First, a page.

MM: It’s like I always have to have two eyes. One looking down and one at the crowd.
KR: Like watching someone drunkenly smash Lego pieces together while they’re tuning a guitar, but you know those pieces don’t fit, you know they’re broken.
MS: In terms of the Lollygagger Family Fun Hour, that’s only a half hour, but whatever; we thought what could we do that is fun and will push ourselves. And as we started doing these live sessions with DZ and The Hive, that’s half an album right there, and if we could do a couple more videos and some skits we’ll really have something. And Matt edited it all…
MM: It took forever man.
MS: It was a new challenge, to do something that we haven’t seen before.
MM: Also served as proof of concept. I want to continue to do video albums. This was a “how do you do this feasibly as a band that doesn’t have multi-million dollar sponsors.”
MS: He mixed the first EP and now he edited the first video album. Lots of hands in many pots.
MM: All the audio and video recordings, all the costumes, everything, was between six and eight hundred bucks. So we were doing it on the tightest budget. Hannah, Mike’s fiance, got us some free costumes.
KR: There are no other circumstances where I would have dressed up as a ketchup bottle. I can think of one other one…
MM: But it’s not appropriate for the public. NSFW. When I squirt, i squirt, that’s all I’m trying to say.
CCS: How long did it take you to put on the green makeup for Mayor McGhoul?
MM: Around two hours, our friend Angela Mishler came out to do it. She does makeup for television. I was looking around and just wanted to do something with monster make-up.
KR: She made you look like a Fox anchor.
MM: Right! We had this idea for a politician: what’s the worst thing a politician could say, and all the jokes are things real politicians have said or done. J.B. Pritzker got caught bad mouthing minorities on secret tape, there was an Austrialian candidate who put out a twitter forum where he said “it wasn’t technically kidnapping.” It’s all real shit, that’s the world. Absurd.
Humor vs. Politics
CCS: And that leads into your masterful balance of sense of humor and political protest.
MM: It’s the only way to stay alive. You can’t be too serious about it.
KR: The time to be “ra ra politics!” as a band has passed. Now you have to have some kind of equalizer. Because if we get up there, it would be really easy in Chicago or with our friends to be “ra ra fuck Trump,” cause this is a think tank we live in, and those chamber walls are mighty thick, they produce a lot of echo.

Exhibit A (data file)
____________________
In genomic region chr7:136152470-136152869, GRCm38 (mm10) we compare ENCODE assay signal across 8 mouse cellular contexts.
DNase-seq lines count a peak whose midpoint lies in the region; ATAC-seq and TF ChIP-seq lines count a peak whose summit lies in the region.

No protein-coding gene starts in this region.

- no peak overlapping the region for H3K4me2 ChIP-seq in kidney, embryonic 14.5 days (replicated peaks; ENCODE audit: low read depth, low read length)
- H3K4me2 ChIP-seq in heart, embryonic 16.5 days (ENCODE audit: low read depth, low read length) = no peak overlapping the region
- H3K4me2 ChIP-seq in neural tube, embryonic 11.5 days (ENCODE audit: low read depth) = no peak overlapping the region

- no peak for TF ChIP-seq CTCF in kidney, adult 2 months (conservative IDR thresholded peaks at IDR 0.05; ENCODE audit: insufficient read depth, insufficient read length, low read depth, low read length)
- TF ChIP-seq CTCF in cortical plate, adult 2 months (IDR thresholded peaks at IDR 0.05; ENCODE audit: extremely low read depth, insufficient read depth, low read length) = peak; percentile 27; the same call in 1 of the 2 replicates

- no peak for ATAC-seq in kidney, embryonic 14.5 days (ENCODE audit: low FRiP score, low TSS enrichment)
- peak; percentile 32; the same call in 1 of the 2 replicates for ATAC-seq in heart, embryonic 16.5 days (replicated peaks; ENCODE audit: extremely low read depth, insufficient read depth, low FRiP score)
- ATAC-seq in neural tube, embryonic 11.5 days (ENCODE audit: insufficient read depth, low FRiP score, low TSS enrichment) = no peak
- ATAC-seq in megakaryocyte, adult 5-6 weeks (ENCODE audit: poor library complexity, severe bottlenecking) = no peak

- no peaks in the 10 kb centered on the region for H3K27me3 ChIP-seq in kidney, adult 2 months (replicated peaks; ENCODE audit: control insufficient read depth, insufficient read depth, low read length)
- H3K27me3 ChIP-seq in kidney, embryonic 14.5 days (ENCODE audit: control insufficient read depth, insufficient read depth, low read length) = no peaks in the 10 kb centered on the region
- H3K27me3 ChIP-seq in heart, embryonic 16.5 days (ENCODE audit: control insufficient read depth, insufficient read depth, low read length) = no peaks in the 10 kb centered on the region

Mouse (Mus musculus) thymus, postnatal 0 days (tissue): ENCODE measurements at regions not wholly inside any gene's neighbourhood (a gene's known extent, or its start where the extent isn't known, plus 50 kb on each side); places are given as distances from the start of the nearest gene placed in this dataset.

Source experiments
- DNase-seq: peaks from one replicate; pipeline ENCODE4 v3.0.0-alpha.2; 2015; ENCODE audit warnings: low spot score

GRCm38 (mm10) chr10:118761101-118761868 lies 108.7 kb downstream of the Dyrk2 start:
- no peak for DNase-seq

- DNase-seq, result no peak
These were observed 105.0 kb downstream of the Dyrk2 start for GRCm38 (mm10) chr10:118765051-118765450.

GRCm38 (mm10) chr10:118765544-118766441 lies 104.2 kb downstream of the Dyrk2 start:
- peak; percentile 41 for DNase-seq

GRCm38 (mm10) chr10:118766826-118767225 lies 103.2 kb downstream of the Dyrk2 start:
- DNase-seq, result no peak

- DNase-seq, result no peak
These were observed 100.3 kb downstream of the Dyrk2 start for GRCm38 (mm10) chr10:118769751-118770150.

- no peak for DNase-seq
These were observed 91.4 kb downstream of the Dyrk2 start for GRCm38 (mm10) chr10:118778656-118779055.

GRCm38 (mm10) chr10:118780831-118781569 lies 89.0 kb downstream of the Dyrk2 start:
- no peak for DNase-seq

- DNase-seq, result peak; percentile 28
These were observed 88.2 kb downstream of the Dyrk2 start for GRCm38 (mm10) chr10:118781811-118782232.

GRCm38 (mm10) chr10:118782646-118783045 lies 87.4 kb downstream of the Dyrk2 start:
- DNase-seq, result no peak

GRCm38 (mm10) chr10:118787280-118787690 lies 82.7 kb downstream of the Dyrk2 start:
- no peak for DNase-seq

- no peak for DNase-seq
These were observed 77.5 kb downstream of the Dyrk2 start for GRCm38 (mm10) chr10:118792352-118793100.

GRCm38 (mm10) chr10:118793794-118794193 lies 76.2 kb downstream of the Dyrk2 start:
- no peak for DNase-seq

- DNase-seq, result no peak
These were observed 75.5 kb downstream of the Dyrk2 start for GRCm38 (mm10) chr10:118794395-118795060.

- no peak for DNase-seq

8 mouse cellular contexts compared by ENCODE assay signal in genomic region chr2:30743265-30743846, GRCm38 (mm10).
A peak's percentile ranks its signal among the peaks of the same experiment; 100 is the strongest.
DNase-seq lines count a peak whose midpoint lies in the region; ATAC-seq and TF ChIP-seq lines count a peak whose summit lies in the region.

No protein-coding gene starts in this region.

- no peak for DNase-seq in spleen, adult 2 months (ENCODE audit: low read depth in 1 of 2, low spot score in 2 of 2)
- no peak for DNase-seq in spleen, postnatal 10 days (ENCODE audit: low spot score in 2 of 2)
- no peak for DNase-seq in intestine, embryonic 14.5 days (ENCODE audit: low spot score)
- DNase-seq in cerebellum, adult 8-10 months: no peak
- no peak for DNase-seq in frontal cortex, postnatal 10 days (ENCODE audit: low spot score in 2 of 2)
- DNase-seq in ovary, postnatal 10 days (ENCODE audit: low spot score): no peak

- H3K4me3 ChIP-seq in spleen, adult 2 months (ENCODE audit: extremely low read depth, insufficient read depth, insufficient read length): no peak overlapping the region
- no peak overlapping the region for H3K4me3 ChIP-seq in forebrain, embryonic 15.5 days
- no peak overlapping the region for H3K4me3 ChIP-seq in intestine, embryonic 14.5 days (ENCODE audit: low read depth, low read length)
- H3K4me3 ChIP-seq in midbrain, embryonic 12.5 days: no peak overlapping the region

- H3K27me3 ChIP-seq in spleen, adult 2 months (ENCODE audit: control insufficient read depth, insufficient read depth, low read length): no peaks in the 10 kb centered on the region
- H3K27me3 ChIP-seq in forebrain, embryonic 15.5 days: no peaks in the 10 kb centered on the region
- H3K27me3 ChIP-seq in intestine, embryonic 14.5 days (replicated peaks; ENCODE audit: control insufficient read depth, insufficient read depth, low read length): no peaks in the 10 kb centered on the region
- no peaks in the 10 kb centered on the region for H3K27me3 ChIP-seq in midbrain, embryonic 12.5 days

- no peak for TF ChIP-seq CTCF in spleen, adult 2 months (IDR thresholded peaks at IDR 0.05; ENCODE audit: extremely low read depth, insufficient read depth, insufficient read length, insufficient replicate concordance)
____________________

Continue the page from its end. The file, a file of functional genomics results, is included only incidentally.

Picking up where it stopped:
MM: You can’t have that mindless energy of “I don’t like this cause it’s bad.” You need to understand it from a realistic viewpoint and comedy is a good way to make fun of yourself as well.
KR: It’s just an easy way out, and we can’t get up there everywhere we play and say “fuck Trump.”
MM: Cause we play in Ohio a lot.
CCS: and Indiana.
MM: And Indiana. We get a lot of people coming up to us after shows in these places and they’re like “Oh I love you guy’s set but that Black Lives Matter is a bunch of bullshit right?” Cause they don’t know, from what we’re saying and, we’re three white dudes in a rock n’ roll band which has been traditionally very Ted Nugenty; but we’ll talk to them afterwards and having that human personability to be like “no we don’t agree with you, but now that you see us as human beings lets talk about it.” We can explain to them: no it’s not bullshit and here is why. We’re not coming from a point of aggression but a point of understanding. If someone comes up to us and is a neo-nazi we might beat the shit out of you . . . but there are poles and there are extremes, and understanding and conversation. Because we don’t always agree with everyone on the radical left and we definitely don’t agree with anyone on the radical right. We see a lack of sensibility and pragmatism in world politics, and a lot of those things are the opposite of absurd comedy but absurd comedy is the window to it. If you see yourself in a light that is realistic you’ll see the realistic paths toward solutions. Monty Python was great at it, Mr. Show was probably the best at it. We all love comedy, before I was in music I did comedy, and now I do both.